Introduction – Spring is in the air
The weather is getting warmer and the days longer and Spring is only a few weeks away. This blog shares the preparation for growing vegetables in my raised garden bed.
I use a wheelchair and built a custom home with an emphasis on accessibility, safety, security and entertainment. The home won two HIA awards for specialised housing and the garden bed is raised, allowing me to access the plants from my wheelchair.
I visit Bunnings to carefully stack fourteen bags of mushroom compost, one bag at a time, onto a large trolley. I slowly push the trolley through the store and load it into the back of my van. Each bag weighs around twenty-five kilograms.
After arriving home, I take one bag out at a time and place each bag on my legs and carry it to the raised garden bed. I won’t be able to lift bags from the ground, sit the first two bags upright and ask a friend for assistance in moving the remaining twelve bags of mushroom compost to the garden. Unfortunately, they ignore the clue provided to them and place my initial two bags onto the ground, and stack the other bags on top. Later, I would ask another friend to stand the two bags up, allowing me to grab them.
Opening and piling the mushroom compost
One bag at a time, I carry and place onto the raised garden bed, and stab the plastic with a hand trowel in the shape of a cross. After standing up the bag and bending it, the contents are forced out. The raised garden bed now has piles of mushroom compost and I spread them out while Spartacus supervises from the green bin.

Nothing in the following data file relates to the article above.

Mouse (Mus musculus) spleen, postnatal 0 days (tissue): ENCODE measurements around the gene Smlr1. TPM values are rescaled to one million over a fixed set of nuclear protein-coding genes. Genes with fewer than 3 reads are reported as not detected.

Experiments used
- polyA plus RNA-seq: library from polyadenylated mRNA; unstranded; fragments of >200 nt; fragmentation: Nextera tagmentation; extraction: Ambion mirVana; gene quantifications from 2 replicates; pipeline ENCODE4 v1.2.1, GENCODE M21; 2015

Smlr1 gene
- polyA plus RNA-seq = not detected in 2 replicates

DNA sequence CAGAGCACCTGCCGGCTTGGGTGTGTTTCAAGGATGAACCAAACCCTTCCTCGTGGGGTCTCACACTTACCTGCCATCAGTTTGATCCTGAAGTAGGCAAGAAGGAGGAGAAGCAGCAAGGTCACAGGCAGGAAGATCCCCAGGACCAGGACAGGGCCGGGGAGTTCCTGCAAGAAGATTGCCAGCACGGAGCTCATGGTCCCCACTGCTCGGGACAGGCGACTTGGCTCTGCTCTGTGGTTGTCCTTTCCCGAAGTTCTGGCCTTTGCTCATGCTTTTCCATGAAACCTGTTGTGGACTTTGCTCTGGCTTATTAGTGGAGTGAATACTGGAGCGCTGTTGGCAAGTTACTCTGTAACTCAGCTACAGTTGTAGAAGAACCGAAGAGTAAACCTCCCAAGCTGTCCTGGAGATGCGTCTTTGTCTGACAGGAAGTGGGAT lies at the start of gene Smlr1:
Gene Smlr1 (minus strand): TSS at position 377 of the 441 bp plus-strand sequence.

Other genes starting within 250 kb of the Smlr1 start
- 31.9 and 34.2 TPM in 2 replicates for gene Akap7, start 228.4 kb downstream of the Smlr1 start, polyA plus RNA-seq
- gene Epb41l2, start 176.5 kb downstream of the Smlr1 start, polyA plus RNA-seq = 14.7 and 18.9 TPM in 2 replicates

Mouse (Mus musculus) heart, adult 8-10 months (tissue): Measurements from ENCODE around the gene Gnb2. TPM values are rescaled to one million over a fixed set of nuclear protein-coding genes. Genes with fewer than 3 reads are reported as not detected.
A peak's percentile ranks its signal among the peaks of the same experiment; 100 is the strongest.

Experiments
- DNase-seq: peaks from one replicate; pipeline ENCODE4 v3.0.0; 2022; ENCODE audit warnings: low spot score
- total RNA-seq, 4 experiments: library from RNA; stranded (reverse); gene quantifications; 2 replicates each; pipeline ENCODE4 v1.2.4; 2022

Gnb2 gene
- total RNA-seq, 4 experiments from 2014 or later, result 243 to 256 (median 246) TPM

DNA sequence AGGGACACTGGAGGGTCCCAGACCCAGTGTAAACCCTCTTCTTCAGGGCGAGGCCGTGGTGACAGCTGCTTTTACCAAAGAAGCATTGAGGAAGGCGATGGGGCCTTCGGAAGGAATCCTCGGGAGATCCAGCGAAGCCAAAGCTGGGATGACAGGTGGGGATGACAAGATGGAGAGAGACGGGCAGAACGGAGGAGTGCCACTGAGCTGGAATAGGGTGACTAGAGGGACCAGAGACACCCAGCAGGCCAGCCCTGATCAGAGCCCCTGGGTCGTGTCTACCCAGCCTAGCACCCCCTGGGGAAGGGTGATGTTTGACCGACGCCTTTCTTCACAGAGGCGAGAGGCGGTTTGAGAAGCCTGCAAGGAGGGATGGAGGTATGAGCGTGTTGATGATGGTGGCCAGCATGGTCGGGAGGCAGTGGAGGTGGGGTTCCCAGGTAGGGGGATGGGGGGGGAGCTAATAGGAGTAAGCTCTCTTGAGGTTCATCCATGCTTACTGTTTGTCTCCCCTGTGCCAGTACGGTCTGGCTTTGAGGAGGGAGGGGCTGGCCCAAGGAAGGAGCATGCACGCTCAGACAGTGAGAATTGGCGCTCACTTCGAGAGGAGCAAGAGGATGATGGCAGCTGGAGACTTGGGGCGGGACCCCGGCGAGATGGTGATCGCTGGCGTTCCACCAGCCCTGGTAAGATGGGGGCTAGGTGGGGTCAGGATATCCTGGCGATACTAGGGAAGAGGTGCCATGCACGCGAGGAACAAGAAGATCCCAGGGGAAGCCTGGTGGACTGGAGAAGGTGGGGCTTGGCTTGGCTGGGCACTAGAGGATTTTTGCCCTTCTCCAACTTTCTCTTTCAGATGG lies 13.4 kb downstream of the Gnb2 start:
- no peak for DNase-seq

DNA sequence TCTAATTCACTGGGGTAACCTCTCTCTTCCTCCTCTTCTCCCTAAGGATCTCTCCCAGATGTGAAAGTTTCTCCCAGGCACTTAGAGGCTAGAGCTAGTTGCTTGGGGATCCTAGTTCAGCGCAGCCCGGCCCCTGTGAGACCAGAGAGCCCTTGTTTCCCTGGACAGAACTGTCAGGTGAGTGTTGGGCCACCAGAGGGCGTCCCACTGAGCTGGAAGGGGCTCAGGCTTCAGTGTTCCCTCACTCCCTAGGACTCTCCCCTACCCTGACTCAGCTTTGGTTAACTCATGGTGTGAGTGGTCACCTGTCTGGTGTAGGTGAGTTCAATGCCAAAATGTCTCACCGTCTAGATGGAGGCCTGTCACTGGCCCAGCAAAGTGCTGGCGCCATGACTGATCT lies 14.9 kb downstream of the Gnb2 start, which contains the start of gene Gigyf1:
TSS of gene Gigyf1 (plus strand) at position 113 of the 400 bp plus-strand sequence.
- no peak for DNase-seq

I purchased my seeds from The Seed Collection for $21 including delivery.
- Beetroot- Early Wonder
- Beetroot- Detroit
- Tomato- Garden Delight
- Tomato- Daydream
- Tomato- Grosse Lisse
- Tomato- Roma
- Capsicum- Yolo Wonder
- Capsicum- Californian Wonder
- Carrot- All seasons
- Chilli- Habanero Red
- Zucchini- Black Beauty
- Eggplant- Black Beauty
- Onion- Pukekohe Long Keeper
- Cat Grass
- Celery- Tall Utah
After pulling out the remaining beetroot, I pull up weeds and evenly spread out the mushroom compost. I wear thin plastic gloves to keep my hands from getting dirty and I retain the ability to pick up seeds. I put together a plan, providing each plan sufficient room to grow, and leaving a few empty spots for future seed plantings.
To prevent Spartacus from disturbing the soil, I place old window flyscreens and tomato stakes on the locations of the seeds. As the plants grow, I place the shields higher, until the plants are sufficiently large.
I give the seeds good water, without disturbing the soil. The seeds are sealed up with plastic tape and placed into the fridge.
Click here for information about the blog WheelchairJohn or read my blog about pickling beetroot.